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Holidays : China: Fujian : Fujian Attractions : Mazu and Mazu Culture

Mazu and Mazu Culture

Over 1,000 years ago, a beautiful young firl by the name of Lin Mu was born at the Xianliang Port of Meizhou Bay in Putian, Fujian Province. Clever, brave and kind-hearted, Lin Mu could forecast the weather and was happy to help fishermen in distress at sea. She encouraged the people to conquer nature and defeat evil, so she was much loved and esteemed by the people in her hometown. Unfortunately she died an early death at only 28. As the legend goes, she ascended to heaven and became an immortal at Meizhou Bay located opposite to the Xianliang Port.

For more over 1,000 years, she has been living, with a composed and tender smile, in the hearts of the people. The people pay homage to her, respectfully calling her fairy, the daughter of dragon, goddness, the mother or Mazu ( a title of respect for an aged woman): rulers of past dynasties upheld her and granted her the titles of "Lady", "Heavenly Queen" and "Holy Mother"; the times have bestowed her a series of loveable and respected names such as "Goddess of the Sea", "Goddness of the the Straits" and "Goddess of Peace of the Straits".

She is none other than the world-renowned Mazu, goddess of the sea, of Fujian, China.

The respect for Mazu has turned into a wide-spread belief with the passage of time. Following the footprints of sea merchants and overseas Chinese, Mazu went out of Putian, out of Fujian and out of China, making her presence in many corners of Asia, America, Australia and Europe. Consequently, over 1,500 Mazu temples are found all over the world, where Muzu from Meizhou are consecrated. The belief in Mazu has become a sort of transnational folk belief with more than 100 million worshippers. However, different from a religion in the ordinary sense, is a special kind of ideology connected with theology, religion, folklore, sociology as well as the history of sea commnication overseas Chinese, culture and the development of Fujian and Taiwan. This is the culture of Mazu which has aroused an extensive interest and great attention of Chinese and foreign scholars and is now under integral part of the culture of the Chinese nation and a part of the brilliant civilization of China.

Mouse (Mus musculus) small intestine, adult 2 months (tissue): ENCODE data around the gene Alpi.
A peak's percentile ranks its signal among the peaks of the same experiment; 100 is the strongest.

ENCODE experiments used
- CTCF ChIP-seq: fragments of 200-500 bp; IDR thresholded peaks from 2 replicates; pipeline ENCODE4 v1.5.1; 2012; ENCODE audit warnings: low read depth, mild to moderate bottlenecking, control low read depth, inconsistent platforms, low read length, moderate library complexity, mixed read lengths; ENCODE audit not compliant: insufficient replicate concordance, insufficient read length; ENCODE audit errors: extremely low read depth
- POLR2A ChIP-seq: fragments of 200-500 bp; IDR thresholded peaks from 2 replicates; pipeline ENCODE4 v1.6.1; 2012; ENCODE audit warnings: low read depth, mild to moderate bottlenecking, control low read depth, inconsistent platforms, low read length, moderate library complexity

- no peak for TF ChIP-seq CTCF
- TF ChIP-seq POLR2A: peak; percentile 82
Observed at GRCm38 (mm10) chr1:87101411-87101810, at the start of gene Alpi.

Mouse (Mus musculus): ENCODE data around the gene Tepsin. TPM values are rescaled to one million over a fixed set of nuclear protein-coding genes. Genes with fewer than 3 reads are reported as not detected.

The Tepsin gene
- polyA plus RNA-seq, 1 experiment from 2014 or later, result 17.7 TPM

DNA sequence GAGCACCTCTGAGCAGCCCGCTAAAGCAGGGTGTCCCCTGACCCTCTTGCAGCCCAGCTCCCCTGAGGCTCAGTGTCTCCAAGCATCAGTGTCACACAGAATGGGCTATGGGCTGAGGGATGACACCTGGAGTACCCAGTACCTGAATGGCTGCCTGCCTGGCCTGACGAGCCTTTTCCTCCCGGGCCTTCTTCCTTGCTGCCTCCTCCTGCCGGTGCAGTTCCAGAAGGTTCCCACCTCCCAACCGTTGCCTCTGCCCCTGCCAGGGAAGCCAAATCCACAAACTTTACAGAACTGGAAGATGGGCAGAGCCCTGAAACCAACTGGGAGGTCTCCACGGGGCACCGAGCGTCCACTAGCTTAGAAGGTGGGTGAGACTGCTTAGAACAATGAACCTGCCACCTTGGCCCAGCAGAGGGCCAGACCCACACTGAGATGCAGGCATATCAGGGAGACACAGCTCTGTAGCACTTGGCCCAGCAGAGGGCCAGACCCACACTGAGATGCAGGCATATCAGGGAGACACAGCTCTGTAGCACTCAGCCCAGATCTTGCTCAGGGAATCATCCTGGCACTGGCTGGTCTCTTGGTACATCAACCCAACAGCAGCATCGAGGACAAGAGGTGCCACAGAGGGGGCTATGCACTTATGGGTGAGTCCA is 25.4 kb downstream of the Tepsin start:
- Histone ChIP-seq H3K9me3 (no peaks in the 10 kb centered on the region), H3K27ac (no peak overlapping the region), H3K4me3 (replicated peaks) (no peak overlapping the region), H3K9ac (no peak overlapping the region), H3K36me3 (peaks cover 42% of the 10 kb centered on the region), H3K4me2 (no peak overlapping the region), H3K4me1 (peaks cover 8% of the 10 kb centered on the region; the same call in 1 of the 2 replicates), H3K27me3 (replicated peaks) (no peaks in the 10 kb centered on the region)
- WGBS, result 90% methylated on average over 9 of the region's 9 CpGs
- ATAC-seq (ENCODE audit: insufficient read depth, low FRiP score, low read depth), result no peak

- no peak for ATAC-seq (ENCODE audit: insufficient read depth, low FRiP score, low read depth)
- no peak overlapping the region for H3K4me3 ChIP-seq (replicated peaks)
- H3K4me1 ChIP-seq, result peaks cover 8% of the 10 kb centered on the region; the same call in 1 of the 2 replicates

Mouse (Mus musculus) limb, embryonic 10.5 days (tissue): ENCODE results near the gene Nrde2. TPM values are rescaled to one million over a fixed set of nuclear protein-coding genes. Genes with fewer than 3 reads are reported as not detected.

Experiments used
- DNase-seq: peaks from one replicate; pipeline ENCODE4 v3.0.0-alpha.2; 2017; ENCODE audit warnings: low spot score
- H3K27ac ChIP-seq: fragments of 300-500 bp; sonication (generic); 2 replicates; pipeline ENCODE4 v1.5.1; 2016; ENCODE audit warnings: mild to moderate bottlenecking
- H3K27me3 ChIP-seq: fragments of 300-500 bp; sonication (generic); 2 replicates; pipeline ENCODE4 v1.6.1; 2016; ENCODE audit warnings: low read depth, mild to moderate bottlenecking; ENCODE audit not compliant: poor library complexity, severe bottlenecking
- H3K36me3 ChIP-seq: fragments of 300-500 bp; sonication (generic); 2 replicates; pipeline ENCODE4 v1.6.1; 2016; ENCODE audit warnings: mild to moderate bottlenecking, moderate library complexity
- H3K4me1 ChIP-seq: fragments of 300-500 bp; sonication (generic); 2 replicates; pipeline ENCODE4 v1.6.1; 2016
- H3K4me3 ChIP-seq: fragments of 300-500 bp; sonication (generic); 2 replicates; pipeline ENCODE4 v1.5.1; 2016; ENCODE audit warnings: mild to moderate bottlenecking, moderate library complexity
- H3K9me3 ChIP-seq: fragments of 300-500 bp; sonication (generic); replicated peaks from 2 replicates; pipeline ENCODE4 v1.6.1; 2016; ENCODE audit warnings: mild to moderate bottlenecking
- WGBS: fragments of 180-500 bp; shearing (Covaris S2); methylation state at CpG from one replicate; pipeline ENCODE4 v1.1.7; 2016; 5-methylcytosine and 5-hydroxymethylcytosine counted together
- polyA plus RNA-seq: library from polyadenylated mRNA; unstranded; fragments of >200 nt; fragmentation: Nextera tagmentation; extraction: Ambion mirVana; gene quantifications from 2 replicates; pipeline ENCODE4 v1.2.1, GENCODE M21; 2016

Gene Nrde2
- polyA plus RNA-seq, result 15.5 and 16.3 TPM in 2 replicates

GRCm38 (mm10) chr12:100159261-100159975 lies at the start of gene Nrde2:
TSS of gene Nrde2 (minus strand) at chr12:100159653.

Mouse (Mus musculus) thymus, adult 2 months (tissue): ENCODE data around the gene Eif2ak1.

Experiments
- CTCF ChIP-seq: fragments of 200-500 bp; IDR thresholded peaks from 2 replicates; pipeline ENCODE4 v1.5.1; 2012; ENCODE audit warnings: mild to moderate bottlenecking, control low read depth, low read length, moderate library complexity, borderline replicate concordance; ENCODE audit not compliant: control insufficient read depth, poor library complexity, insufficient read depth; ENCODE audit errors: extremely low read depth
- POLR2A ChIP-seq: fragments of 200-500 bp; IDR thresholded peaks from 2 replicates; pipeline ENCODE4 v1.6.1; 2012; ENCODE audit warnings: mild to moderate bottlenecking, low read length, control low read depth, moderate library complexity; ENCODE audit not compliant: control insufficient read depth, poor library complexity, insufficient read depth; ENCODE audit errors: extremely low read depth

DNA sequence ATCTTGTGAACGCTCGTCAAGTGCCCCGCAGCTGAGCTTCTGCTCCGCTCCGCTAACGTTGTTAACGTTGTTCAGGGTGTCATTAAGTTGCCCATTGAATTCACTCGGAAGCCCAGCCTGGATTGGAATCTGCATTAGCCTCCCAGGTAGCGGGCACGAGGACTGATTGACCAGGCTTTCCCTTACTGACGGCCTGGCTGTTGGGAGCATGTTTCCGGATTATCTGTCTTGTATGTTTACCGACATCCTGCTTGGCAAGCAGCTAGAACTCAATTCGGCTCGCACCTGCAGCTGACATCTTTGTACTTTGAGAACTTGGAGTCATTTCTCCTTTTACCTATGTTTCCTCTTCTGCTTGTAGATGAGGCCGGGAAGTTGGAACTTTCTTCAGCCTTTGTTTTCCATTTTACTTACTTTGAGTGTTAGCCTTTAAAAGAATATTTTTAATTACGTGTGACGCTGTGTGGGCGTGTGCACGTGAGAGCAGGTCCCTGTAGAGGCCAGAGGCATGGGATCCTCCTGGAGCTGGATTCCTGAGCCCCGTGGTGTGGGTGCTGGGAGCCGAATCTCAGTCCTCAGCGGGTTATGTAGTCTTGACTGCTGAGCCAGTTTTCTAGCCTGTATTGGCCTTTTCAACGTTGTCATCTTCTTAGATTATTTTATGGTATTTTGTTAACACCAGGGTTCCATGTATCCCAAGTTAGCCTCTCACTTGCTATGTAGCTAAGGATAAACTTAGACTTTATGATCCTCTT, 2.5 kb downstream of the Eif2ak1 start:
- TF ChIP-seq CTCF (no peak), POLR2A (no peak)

In recent years, there are a number of academic groups, experts and scholars working on research of Mazu and published special works on the subject in Taiwan, Hong Kong and Macao regions and in such countries as Japan, the United States, France, Singapore and Malaysia. The research on the Mazu culture has a great appeal and cohesive force to the Chinese both at home and abroad. Now the achievements in the research on the Mazu culture have become valuable material in the research on the history of navigation, science, overseas Chinese, development of off-shore islands and economic and cultural exchanges with foreign countries as well as the history of folklore and religion of ancient China.

For geographical and historical reasons, the belief in Mazu at Taiwan has turned out to be a popular belief. According to statistics, around two-thirds of the population in Taiwan believe in Mazu, and more than 500 Mazu temples are scattered on the island. In the wake of improving relations between both sides of the Straits, tens of thousands of Taiwan compatriots swarmed to the Meizhou Island to dedicate their piety at Mazu temples to fulfil their sincere wish which they had cherished for decades. The unique Mazu Pilgrim Tour will undoubtedly breakthrough the artificial hedge standing between the people on both sides of the Straits.

Taiwan Mazu